- Stalin and the Cold War in Europe: The Emergence and Development of East-West Conflict, 1939–1953
In this new narrative history of the early Cold War years, Gerhard Wettig looks primarily through Soviet eyes at the conflict that dominated European affairs during the half century after the end of the Second World War. Wettig, who began analyzing contemporary Soviet policy at the West German Federal Institute of East European and International Studies in the mid-1960s, bases large parts of his study on unpublished sources from three Russian and three German archives. He also draws on an impressive array of published primary sources in several languages, including English, French, German, Romanian, and Russian, as well as on many of the source-based academic studies that have appeared since the demise of the Soviet bloc and the opening of the archives. The result is a fine survey that painstakingly reconstructs the Soviet perspective on the major developments and decisions that led to the emergence of the Cold War.
The book consists of four main chapters chronologically arranged. Each chapter deals with a specific period that represents, according to Wettig, a discrete stage in the outbreak of the Cold War. After a brief introduction, the first substantive chapter looks at the period from around 1939 to the conclusion of the Second World War. The next chapter focuses on the years 1945 to 1947, the “eve of overt confrontation” (p. 108). The increasingly open clash between the former wartime allies is the focus of the fourth chapter, which looks at the period from 1947—the year of the Truman Doctrine, the Marshall Plan, and the creation of the Communist Information Bureau—to the founding of the two German states in 1949. The final chapter focuses on the subsequent period leading up to Josif Stalin’s death in March 1953. This is followed by a more analytical conclusion that assesses the Soviet dictator’s behavior, role, and responsibility in the emergent Cold War struggle.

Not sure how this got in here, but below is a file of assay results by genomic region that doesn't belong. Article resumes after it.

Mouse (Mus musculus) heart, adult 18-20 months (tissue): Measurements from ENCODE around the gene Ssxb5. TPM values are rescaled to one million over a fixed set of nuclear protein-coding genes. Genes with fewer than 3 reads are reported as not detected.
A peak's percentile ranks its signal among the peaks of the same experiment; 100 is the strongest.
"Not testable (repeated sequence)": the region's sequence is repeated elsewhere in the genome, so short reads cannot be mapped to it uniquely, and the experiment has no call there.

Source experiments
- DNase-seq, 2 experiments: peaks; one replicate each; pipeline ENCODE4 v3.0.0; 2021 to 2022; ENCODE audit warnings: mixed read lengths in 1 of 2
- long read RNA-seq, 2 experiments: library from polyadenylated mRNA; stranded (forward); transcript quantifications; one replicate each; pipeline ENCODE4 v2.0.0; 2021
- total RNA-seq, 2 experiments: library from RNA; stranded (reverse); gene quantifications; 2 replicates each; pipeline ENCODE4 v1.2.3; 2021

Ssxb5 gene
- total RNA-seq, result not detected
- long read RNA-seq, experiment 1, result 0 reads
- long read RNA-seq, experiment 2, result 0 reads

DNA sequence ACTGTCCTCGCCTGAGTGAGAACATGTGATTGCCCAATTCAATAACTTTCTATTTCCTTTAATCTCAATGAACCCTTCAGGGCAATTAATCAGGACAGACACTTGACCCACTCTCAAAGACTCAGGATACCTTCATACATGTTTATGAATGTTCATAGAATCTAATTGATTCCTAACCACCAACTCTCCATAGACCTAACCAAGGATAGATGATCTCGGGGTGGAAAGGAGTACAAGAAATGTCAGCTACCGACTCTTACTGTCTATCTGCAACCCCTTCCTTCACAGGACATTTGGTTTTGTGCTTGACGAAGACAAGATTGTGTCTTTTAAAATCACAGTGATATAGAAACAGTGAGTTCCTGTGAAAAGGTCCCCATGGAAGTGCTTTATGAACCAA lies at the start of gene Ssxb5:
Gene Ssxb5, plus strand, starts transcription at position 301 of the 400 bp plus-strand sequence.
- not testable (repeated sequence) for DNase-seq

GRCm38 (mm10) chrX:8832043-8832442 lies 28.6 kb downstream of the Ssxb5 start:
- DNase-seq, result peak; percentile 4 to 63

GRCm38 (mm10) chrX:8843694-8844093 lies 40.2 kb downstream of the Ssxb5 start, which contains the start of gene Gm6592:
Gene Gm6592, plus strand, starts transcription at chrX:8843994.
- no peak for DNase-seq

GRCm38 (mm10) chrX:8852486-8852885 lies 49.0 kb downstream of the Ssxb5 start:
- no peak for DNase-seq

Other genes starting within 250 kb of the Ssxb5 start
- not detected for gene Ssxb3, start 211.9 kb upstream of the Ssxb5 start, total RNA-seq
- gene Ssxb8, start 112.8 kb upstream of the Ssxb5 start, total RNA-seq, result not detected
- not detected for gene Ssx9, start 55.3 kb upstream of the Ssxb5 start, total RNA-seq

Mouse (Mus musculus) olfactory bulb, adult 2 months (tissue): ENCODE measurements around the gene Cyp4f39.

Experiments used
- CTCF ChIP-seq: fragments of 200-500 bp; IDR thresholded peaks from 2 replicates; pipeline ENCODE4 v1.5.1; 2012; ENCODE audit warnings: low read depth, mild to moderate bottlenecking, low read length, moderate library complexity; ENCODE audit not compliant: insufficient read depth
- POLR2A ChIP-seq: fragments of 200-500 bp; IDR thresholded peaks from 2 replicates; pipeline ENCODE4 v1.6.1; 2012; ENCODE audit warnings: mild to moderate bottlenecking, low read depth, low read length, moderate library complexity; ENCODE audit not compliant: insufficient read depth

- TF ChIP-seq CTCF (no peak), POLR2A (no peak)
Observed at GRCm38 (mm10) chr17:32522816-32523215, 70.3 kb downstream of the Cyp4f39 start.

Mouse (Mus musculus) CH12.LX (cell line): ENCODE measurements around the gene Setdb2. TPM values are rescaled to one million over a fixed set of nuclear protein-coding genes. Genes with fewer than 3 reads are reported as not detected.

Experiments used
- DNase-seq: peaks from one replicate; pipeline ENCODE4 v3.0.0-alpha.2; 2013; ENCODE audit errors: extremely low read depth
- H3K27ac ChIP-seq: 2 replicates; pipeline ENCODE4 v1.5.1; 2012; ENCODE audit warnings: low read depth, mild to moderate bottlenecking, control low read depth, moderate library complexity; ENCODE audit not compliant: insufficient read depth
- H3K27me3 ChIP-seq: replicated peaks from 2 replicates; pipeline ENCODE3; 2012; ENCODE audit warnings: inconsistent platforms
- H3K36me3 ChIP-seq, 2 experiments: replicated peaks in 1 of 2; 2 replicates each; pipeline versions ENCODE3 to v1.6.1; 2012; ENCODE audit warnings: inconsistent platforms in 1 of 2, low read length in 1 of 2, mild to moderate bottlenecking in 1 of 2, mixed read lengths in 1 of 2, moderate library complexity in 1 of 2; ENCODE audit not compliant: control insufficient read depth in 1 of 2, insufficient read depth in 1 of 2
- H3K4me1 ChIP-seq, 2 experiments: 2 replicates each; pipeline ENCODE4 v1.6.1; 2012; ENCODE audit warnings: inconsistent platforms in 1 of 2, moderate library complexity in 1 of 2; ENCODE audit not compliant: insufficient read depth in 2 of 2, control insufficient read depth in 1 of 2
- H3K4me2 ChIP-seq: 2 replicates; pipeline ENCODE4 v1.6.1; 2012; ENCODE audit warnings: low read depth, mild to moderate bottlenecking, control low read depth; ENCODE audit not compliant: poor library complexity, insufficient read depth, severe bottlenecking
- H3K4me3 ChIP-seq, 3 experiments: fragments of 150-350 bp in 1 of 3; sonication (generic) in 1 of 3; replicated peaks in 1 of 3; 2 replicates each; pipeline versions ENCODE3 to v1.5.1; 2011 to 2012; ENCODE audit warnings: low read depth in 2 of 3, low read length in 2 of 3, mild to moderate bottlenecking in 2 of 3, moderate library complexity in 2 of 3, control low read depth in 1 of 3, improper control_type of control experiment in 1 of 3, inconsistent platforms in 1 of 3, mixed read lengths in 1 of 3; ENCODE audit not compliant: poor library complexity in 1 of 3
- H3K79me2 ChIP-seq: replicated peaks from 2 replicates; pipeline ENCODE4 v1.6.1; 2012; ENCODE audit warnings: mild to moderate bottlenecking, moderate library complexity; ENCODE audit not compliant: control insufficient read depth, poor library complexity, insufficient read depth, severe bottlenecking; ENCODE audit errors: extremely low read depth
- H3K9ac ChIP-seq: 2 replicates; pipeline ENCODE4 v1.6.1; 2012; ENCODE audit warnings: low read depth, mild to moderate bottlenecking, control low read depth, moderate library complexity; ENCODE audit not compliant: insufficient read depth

In trying to account for Stalin’s actions, Wettig strives to take into consideration Soviet sensibilities, acknowledging, for example, that security concerns played an important role in many policy decisions—above all the forced socioeconomic transformation of the East European countries that fell under direct Soviet control during the [End Page 161] final stages of the war. At the same time, Wettig has no qualms about assigning blame for the fundamental tensions that ultimately led to the Cold War: “Stalin made the USSR, the satellite countries, and the communist parties in the West take a course of absolute hostility. This resulted in the open outbreak of the Cold War” (p. 246). More specifically, he points to Stalin’s heavy-handed imposition of a Communist regime in Poland: “The Polish experience made the British lose any illusions about the Kremlin’s policy and subsequently contributed to changing U.S. attitude. It is against this backdrop that Anglo-Saxon performance in what was to become the Cold War must be seen” (p. 81). In a similar vein, he blames Moscow for the growing divide over Ger-many, especially with regard to the heated disputes over reparations, the Soviet Union’s “ruthless extraction” (p. 101) of German resources, and the Soviet occupation authorities’ cavalier use of the printing press to exact recompense for wartime destruction: “Galloping devaluation of German currency in all four zones” (p. 99) was the result—and one important reason for the Western decision in 1948 to introduce a currency reform that triggered the first open confrontation of the Cold War, the infamous Berlin blockade. Wettig spends considerably less time on situations that place the Soviet Union in a somewhat less negative light. For example, he mentions only in passing that the proclamation of the Truman Doctrine is what cut short Stalin’s “willingness to put a brake on [the Communist] insurgency” in Greece “and to counter independent Yugoslav action” there (p. 88).
Stalin and the Cold War in Europe belongs, by and large, to the...